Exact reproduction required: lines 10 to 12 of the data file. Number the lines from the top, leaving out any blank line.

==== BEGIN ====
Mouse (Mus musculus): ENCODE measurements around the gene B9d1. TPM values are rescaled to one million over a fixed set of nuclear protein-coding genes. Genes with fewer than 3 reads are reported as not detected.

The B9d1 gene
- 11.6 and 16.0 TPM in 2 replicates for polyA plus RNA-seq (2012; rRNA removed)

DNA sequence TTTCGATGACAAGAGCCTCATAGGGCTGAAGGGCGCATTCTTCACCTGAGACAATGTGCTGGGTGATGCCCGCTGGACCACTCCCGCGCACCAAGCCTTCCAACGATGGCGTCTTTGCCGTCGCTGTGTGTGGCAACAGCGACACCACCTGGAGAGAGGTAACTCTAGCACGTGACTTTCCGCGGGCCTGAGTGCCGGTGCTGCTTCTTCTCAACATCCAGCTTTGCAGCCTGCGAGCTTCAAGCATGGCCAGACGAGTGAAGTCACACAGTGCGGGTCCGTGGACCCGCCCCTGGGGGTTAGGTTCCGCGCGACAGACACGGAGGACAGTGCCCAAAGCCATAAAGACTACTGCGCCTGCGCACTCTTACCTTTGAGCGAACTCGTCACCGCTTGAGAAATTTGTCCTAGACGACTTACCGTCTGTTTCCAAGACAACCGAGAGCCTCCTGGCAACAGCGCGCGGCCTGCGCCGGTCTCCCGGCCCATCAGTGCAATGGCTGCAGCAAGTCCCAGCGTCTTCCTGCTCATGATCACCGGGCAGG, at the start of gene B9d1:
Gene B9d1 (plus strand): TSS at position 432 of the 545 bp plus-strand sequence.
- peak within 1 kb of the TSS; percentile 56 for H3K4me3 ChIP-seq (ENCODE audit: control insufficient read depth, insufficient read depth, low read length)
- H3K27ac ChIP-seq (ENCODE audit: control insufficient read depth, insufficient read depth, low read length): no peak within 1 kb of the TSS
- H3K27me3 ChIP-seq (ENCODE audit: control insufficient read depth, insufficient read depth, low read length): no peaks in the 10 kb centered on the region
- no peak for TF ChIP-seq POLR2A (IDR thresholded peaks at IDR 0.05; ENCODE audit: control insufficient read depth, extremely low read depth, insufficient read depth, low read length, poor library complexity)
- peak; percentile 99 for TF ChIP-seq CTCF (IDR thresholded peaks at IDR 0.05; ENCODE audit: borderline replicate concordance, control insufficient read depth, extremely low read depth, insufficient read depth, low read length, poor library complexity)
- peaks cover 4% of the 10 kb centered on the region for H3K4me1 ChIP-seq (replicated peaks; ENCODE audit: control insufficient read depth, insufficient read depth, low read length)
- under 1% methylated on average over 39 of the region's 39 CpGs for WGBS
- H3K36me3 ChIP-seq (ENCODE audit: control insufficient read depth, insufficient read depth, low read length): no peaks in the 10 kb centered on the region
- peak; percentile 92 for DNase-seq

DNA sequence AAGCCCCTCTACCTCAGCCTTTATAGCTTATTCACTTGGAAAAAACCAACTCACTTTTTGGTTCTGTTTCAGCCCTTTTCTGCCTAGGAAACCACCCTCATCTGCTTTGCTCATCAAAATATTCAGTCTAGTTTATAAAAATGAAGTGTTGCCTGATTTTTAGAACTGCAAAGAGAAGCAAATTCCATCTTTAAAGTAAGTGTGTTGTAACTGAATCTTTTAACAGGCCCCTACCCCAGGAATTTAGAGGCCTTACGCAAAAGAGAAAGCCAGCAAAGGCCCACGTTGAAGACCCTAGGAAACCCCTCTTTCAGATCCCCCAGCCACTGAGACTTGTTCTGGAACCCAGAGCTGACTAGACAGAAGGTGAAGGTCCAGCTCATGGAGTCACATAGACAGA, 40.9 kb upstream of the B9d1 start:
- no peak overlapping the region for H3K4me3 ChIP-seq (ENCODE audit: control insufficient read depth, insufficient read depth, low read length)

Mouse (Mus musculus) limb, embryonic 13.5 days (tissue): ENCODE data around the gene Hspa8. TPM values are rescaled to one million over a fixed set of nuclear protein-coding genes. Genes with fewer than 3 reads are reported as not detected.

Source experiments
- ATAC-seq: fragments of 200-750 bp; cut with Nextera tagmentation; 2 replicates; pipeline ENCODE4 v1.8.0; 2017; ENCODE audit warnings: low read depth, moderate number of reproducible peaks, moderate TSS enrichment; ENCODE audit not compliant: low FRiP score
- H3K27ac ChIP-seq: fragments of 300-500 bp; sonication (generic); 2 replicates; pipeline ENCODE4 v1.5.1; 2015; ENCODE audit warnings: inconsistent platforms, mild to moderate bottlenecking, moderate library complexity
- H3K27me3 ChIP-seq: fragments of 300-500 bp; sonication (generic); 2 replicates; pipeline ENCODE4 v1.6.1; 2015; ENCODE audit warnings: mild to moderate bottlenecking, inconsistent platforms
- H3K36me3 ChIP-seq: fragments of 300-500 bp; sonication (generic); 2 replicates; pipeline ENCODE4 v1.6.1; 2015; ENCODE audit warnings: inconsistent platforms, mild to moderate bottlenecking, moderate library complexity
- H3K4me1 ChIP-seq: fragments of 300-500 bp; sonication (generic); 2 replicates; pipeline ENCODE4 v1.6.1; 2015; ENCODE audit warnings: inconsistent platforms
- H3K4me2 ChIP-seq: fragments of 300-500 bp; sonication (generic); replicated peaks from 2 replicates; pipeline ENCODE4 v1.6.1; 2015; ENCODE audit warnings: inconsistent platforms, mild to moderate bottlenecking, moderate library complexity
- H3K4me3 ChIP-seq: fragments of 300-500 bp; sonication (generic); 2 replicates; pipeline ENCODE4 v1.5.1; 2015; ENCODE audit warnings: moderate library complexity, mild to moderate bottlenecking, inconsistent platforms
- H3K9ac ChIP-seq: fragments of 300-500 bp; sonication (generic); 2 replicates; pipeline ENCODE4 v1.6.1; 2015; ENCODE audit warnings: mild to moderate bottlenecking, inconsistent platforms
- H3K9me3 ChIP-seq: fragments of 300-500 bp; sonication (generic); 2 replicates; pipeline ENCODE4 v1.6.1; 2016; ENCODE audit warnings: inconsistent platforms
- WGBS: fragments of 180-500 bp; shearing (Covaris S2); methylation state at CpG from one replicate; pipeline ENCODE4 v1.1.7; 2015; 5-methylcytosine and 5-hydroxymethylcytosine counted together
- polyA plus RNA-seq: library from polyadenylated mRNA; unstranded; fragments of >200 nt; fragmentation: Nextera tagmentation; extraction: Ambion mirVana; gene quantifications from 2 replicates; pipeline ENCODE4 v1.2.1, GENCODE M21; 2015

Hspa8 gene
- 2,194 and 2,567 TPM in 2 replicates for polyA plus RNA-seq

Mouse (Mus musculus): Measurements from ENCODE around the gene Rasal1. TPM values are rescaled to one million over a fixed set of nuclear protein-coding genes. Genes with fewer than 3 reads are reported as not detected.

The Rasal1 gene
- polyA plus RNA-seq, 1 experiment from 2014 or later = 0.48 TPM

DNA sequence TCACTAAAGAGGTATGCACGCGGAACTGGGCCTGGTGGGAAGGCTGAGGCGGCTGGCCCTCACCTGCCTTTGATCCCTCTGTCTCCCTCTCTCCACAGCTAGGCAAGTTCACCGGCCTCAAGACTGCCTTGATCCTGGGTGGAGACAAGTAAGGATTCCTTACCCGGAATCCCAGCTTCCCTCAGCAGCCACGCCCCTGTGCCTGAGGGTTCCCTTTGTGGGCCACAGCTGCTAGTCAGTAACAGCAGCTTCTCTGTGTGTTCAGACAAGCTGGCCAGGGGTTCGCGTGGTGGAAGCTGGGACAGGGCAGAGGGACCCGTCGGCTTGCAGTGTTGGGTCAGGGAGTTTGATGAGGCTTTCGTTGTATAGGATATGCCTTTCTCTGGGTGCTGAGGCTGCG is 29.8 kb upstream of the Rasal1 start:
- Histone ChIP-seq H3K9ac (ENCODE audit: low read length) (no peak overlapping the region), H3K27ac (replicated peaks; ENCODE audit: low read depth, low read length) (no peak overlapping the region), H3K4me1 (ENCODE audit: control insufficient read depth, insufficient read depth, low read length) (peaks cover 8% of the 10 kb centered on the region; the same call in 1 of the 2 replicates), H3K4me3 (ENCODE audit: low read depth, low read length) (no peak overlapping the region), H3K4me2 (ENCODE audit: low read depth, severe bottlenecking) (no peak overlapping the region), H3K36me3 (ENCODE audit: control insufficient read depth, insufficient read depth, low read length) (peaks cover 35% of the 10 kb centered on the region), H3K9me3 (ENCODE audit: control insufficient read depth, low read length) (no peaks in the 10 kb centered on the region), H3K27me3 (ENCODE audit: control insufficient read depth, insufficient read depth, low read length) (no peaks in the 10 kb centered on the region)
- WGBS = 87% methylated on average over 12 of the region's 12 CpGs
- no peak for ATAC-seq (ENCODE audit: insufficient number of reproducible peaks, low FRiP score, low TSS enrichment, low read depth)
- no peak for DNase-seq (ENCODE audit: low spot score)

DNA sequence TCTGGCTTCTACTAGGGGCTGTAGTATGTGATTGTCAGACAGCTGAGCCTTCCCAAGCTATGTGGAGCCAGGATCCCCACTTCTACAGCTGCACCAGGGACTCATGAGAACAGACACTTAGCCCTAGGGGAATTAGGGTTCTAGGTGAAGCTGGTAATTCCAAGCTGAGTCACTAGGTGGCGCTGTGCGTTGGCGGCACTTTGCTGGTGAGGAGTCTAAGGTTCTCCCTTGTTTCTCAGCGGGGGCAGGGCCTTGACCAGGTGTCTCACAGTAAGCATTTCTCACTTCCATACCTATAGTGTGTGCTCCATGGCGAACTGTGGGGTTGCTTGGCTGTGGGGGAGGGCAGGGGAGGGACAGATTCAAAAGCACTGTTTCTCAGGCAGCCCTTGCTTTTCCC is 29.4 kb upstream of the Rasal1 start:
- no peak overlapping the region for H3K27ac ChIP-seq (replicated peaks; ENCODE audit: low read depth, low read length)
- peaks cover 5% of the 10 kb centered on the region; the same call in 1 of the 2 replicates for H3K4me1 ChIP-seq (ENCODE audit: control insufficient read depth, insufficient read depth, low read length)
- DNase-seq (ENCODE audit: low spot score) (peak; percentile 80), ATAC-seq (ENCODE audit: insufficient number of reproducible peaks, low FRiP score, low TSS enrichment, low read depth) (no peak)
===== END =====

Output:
- peak; percentile 99 for TF ChIP-seq CTCF (IDR thresholded peaks at IDR 0.05; ENCODE audit: borderline replicate concordance, control insufficient read depth, extremely low read depth, insufficient read depth, low read length, poor library complexity)
- peaks cover 4% of the 10 kb centered on the region for H3K4me1 ChIP-seq (replicated peaks; ENCODE audit: control insufficient read depth, insufficient read depth, low read length)
- under 1% methylated on average over 39 of the region's 39 CpGs for WGBS